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Beyond the North Pole

Q&A with Diane Schetky ’61

In 2004, Scott Browning ’95 and his mom, Diane Schetky ’61, traveled to the North Pole on a nuclear-powered, Russian icebreaker. Browning documented his experience of the trip in “The North Pole”; here, he talks with his mother about her impression of the journey.

A little background about Schetky: in addition to being an intrepid world traveler who has been to every continent, she had a 35-year career in adolescent forensic psychiatry, publishing multiple books on the subject. Now retired, she volunteers at the Restorative Justice Program in Maine and helped start a hospice volunteer training program for inmates at Maine State Prison.

BROWNING: Your travels often take you to geographically remote and inhospitable locations—ones where historically the favorite pastime has been awaiting rescue. What draws you to such places?

SCHETKY: I have always opted for novelty-seeking and adventure over sitting on a beach. I love to observe nature in the wild, and I suspect I come by this, in part, through my genes. My great, great grandmother was the first woman naturalist in the US and served as a role model for me when I opted to pursue a career as a professional woman, at a time when few women did so.

BROWNING: Just about every polar narrative ever written is, to some degree, about the insanity-inducing qualities of such harsh environments. You demonstrated remarkable mental fortitude in not succumbing to the cognitive drift so common on such expeditions.

SCHETKY: I’m more into micro-survival. I got grounded by whatever scraps of nature I could find—I am in awe of anything that survives in these climates, be it a spot of red algae growing on a massive iceberg or a little wildflower growing amidst shale and surrounded by snow. Because there is nothing else to focus your attention on, you zoom in on these magnificent little bits of wildflower. As a physician I am interested in survival and what sort of adaptations, be they physical or emotional, are needed to stay alive in harsh environments.

BROWNING: There certainly seem to be parallels to your professional work.

SCHETKY: That’s very true. I am about to meet with someone from the Maine Civil Liberties Union to discuss the impact of solitary confinement on prisoners—a practice they are trying to ban. Up there [above the arctic circle] is it is different kind of confinement because there are no visible barriers. It’s sensory deprivation, in terms of color—it’s mostly white, grey, and little blue—and in terms of routine and time, the usual parameters. You are confronted with nothingness, which is also true if you are in solitary confinement. So what do you do for stimulation and to orient yourself? What do you do if you are illiterate and you’re in solitary confinement—you can’t read books, so what the heck are you supposed to do all day? Those are the ones who start cutting themselves, acting up, and throwing feces by way of expressing their helplessness. It becomes a very primitive form of defense.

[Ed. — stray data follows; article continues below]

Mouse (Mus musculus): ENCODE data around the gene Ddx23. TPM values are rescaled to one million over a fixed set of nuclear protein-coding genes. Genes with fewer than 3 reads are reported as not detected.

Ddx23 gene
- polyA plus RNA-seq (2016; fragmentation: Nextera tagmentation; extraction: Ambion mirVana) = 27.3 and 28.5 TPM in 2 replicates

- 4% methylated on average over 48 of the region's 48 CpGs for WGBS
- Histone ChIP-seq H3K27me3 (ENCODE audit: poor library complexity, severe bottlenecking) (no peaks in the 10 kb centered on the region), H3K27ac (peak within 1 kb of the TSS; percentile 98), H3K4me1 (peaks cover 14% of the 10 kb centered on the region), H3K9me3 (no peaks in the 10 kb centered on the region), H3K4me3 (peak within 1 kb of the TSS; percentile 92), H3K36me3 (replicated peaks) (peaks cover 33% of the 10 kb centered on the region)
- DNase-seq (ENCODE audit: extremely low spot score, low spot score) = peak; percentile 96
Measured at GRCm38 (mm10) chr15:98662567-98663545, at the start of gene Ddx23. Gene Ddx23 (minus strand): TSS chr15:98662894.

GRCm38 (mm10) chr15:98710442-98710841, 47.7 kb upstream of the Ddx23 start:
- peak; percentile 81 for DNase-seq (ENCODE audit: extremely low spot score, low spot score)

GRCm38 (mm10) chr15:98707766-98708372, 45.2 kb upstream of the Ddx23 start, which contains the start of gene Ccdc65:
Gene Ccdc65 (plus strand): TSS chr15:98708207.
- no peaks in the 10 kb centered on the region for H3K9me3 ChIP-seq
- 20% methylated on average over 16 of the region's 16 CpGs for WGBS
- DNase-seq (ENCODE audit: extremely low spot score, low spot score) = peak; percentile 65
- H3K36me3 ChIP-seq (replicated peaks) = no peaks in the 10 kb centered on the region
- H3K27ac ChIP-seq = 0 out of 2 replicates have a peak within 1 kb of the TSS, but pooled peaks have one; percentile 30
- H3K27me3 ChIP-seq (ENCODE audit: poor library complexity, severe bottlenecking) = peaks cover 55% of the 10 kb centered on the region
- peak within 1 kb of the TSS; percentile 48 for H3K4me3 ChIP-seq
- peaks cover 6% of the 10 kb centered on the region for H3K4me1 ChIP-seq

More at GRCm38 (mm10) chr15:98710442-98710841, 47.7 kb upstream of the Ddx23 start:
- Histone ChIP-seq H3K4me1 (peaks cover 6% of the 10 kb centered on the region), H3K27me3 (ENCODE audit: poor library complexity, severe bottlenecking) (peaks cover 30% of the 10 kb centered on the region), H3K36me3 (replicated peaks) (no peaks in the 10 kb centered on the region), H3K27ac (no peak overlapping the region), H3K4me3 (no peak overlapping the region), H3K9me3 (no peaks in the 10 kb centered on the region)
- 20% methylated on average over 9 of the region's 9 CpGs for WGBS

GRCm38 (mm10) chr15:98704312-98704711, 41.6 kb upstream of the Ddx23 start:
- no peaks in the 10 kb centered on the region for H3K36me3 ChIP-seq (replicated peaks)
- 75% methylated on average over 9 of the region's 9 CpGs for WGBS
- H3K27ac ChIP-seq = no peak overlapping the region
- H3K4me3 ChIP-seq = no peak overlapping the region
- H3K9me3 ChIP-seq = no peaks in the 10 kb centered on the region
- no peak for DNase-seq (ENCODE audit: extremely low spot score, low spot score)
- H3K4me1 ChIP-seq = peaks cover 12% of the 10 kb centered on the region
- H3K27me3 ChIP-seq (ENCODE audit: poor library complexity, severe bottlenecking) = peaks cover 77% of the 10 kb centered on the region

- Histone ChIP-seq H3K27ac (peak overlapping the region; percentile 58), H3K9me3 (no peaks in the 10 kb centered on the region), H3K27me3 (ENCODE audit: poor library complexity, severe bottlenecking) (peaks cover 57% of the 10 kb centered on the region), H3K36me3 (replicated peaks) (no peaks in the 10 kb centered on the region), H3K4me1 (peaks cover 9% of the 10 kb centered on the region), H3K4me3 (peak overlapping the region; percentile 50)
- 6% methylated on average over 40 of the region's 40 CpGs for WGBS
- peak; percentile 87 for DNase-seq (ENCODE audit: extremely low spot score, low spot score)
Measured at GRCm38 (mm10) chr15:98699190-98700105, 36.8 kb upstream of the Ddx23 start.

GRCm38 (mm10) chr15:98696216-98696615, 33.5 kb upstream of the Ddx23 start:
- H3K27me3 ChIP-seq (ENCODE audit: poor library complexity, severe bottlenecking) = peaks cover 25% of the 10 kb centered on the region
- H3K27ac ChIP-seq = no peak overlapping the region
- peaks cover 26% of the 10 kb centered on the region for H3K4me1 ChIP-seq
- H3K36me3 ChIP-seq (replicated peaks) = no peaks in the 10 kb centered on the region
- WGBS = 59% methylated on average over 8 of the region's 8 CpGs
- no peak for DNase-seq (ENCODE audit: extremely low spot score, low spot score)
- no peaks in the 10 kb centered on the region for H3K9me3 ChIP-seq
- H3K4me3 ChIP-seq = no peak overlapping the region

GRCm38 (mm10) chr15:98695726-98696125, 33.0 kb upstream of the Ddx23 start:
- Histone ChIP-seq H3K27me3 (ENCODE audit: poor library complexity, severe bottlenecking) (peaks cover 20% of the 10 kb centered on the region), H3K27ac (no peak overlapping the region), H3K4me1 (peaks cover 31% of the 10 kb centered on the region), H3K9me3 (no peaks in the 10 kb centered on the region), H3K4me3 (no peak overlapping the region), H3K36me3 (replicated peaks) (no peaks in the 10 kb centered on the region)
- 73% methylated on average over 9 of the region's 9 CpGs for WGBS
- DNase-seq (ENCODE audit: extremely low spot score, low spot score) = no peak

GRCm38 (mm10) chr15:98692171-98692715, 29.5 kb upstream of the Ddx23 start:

BROWNING: I imaging that to endure, one would have to have a pretty highly refined set of coping skills…

SCHETKY: Which most inmates don’t have. You need a strong sense of self to keep your bearings in places that seem to be without place or boundaries.

BROWNING: On our trip, a euphemism that got tossed around a lot was “achieving the pole.” Did you feel any sense of accomplishment at having made it there?

SCHETKY: No. They liked to point out that we were the first mother/son duo to ever set foot on the pole—and we should be proud about that? It means we had money enough to go on this nuclear powered icebreaker.

BROWNING: Having now been to the “top” and “bottom” of the world, both rather abstract destinations, what have you come to understand of people’s motives for doing so? Is about visiting an actual place or does it have something to do with the idea of place?

SCHETKY: As many of the extreme places I’ve visited are accessible only by ship or icebreaker, I have had the opportunity to meet traveling companions who come in all stripes. I’ve seen a few checking off countries/continents like birds on their lifetime list. This genus of traveler tends to be affluent, bored, and boring, with table talk limited to travel.

Then there was the economist on a trip to Antarctica who was looking for material for his next murder mystery while writing off the trip as a business expense. I never found out which of us became his next victim. On the same trip, a retired chemistry professor in her 80s was making her 17th trip to Antarctica. When asked why, she replied, “To see the penguins again, of course!”

I would venture that most people are drawn to this type of travel by the thrill of adventure and by the opportunities for contact with wildlife, extraordinary photos, and learning from experienced naturalists on staff.

As for sense of place—as you so aptly note in your essay, the North Pole is really not a place at all, just a point on a GPS. The shrinking ice that covers it is forever shifting, and so we left no footprints.

Scott Browning '95 and his mom, Diane Schetky '61

Related:

The North Pole